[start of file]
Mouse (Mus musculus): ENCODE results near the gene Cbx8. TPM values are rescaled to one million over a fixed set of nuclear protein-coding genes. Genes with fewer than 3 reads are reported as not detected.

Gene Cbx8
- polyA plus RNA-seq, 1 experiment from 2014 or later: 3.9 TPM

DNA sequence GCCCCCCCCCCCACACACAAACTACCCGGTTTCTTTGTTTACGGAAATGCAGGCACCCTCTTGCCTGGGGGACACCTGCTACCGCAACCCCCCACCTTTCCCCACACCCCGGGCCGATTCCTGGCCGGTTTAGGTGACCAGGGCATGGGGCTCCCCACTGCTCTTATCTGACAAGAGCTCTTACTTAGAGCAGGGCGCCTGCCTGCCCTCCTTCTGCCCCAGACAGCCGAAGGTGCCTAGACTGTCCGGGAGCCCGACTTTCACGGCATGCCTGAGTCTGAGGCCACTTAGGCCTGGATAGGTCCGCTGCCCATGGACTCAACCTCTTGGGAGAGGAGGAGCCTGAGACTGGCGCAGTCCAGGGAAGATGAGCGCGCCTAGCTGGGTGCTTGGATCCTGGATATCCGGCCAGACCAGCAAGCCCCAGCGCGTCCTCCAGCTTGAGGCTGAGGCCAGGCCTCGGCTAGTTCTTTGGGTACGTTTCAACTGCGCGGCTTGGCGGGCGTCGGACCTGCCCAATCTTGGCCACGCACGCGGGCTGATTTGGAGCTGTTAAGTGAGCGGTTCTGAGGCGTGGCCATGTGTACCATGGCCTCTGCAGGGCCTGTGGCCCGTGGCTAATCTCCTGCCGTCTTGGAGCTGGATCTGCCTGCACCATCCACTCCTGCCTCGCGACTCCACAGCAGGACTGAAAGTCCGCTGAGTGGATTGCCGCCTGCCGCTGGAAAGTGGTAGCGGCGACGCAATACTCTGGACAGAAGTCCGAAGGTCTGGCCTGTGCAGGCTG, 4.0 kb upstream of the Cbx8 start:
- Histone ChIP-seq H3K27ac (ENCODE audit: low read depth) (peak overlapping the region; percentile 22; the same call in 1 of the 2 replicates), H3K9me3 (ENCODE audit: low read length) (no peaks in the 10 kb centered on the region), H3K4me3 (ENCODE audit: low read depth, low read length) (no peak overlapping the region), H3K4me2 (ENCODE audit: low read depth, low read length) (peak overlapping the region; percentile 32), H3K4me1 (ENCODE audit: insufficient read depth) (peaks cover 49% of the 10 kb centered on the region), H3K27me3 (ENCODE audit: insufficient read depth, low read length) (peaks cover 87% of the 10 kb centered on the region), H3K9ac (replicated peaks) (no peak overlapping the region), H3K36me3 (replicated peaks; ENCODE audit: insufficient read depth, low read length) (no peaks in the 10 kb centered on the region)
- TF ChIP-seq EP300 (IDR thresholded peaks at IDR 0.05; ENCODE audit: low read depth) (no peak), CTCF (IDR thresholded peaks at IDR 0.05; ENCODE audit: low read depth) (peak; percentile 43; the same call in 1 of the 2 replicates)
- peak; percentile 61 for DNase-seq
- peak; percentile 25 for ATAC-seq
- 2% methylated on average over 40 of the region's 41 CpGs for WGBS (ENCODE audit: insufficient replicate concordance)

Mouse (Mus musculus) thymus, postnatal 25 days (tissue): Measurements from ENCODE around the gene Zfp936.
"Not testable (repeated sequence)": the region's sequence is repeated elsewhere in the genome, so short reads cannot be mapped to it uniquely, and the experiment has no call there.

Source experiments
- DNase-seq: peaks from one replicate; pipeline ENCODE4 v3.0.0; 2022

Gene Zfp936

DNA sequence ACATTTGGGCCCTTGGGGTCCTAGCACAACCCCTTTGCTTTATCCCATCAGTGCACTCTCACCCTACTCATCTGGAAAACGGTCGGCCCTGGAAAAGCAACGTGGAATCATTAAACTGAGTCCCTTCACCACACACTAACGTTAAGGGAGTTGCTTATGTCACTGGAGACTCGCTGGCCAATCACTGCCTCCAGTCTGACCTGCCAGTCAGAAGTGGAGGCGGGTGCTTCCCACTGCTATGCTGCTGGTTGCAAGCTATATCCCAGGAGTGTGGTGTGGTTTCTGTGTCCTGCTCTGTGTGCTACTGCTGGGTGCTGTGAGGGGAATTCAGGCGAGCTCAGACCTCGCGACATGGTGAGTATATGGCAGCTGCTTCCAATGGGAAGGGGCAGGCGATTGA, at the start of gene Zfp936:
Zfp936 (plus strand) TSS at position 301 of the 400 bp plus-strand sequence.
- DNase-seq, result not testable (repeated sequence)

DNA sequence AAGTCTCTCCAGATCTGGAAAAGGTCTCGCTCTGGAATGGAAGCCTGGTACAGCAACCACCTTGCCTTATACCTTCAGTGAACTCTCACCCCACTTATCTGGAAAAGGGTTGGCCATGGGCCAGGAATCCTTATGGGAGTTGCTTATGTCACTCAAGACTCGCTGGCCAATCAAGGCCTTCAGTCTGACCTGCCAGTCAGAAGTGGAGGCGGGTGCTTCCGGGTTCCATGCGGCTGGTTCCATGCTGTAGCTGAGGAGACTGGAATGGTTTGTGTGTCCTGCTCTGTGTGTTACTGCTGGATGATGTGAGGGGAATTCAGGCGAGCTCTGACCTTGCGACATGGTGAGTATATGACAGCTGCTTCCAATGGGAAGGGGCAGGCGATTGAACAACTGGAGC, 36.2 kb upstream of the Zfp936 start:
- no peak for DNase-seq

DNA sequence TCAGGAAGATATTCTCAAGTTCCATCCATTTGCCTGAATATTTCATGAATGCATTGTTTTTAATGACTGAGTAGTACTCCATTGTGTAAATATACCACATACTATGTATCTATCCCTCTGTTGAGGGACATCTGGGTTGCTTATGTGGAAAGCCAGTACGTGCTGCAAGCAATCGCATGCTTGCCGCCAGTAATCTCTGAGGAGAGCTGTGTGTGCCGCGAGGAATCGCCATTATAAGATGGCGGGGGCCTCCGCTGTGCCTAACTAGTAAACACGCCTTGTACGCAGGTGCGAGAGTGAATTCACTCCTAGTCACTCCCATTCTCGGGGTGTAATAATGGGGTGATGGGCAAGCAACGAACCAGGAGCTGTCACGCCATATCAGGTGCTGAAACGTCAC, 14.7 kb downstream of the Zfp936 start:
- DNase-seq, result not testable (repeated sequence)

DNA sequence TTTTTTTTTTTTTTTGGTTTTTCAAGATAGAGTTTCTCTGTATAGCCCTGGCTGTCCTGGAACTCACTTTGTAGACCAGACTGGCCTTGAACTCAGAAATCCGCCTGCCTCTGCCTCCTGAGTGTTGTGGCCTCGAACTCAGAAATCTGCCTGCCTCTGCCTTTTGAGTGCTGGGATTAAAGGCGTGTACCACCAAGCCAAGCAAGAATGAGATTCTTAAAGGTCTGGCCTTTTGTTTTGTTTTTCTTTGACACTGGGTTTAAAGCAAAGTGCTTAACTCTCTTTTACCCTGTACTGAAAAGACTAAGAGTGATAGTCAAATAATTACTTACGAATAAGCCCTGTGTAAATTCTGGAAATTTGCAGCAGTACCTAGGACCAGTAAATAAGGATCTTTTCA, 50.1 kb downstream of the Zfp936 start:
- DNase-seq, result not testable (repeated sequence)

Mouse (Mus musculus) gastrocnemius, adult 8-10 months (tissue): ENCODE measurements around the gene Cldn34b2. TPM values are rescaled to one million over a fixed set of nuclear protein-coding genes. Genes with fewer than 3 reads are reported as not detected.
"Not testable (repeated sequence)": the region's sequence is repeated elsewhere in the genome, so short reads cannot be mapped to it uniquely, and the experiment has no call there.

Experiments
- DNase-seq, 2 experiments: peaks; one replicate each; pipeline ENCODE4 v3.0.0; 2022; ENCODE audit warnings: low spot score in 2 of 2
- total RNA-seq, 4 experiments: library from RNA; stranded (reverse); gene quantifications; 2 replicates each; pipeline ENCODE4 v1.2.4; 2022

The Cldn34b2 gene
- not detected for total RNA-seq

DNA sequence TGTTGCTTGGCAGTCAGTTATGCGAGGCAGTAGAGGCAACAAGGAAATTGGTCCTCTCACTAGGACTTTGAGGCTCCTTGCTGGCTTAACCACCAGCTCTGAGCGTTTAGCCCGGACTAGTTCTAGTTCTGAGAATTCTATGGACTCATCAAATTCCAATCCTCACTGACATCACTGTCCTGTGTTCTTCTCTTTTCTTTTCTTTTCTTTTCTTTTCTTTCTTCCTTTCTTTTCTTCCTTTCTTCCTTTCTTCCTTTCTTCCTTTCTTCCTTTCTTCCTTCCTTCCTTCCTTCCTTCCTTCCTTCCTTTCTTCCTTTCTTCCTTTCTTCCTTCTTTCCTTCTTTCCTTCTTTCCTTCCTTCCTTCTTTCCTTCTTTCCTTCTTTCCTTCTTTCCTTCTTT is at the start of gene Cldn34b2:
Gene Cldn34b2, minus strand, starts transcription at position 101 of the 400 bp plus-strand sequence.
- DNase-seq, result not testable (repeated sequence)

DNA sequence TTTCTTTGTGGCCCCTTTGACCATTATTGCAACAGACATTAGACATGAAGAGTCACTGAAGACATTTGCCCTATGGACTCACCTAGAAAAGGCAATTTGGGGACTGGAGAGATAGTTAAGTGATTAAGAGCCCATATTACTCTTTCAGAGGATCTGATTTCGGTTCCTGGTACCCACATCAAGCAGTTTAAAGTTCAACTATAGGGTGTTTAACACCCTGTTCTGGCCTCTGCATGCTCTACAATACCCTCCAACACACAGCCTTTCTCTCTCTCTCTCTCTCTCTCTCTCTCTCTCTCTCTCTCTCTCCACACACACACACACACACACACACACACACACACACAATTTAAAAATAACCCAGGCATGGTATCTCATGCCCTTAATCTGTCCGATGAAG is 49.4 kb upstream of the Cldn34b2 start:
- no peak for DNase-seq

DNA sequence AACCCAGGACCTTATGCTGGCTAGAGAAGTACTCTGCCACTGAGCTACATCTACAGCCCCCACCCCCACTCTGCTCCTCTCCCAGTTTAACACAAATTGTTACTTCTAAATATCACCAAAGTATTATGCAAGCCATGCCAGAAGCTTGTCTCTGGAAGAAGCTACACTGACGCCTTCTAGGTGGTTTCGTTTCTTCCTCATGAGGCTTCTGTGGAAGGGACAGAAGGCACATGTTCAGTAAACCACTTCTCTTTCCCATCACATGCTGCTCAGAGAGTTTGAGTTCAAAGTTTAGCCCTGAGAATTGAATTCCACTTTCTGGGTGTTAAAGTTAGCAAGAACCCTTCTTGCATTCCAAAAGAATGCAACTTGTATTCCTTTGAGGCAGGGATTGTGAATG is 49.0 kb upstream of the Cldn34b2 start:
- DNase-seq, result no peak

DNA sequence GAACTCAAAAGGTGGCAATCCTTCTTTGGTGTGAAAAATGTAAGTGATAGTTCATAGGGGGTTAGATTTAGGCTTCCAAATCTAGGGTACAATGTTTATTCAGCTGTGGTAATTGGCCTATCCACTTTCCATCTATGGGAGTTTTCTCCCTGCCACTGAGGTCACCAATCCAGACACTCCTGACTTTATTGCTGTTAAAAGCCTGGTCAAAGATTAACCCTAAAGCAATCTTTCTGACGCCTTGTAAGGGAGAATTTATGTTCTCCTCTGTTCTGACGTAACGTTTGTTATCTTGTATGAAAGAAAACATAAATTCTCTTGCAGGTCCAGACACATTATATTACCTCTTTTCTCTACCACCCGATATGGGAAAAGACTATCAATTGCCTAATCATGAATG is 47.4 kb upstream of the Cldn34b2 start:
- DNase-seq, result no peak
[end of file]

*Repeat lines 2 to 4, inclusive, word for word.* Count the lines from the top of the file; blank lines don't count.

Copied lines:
Gene Cbx8
- polyA plus RNA-seq, 1 experiment from 2014 or later: 3.9 TPM

DNA sequence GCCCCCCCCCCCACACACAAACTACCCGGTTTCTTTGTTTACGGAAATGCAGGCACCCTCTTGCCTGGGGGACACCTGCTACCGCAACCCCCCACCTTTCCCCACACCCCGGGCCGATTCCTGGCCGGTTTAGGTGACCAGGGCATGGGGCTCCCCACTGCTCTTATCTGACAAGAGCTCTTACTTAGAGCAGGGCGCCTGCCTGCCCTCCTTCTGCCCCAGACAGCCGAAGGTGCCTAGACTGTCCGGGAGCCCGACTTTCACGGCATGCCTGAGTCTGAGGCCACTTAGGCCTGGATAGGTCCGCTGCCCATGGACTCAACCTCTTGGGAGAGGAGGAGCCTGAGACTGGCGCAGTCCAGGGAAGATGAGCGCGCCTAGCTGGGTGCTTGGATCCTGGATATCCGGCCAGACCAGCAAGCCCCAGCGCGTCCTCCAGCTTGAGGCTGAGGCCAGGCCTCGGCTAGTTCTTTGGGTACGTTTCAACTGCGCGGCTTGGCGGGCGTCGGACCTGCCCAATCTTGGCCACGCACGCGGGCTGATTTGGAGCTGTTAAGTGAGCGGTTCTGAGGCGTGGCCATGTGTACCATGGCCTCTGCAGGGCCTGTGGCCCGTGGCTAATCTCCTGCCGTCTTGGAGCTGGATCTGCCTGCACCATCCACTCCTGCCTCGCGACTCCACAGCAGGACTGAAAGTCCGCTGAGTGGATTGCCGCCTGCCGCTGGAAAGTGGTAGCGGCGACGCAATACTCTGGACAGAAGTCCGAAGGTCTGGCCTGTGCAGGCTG, 4.0 kb upstream of the Cbx8 start: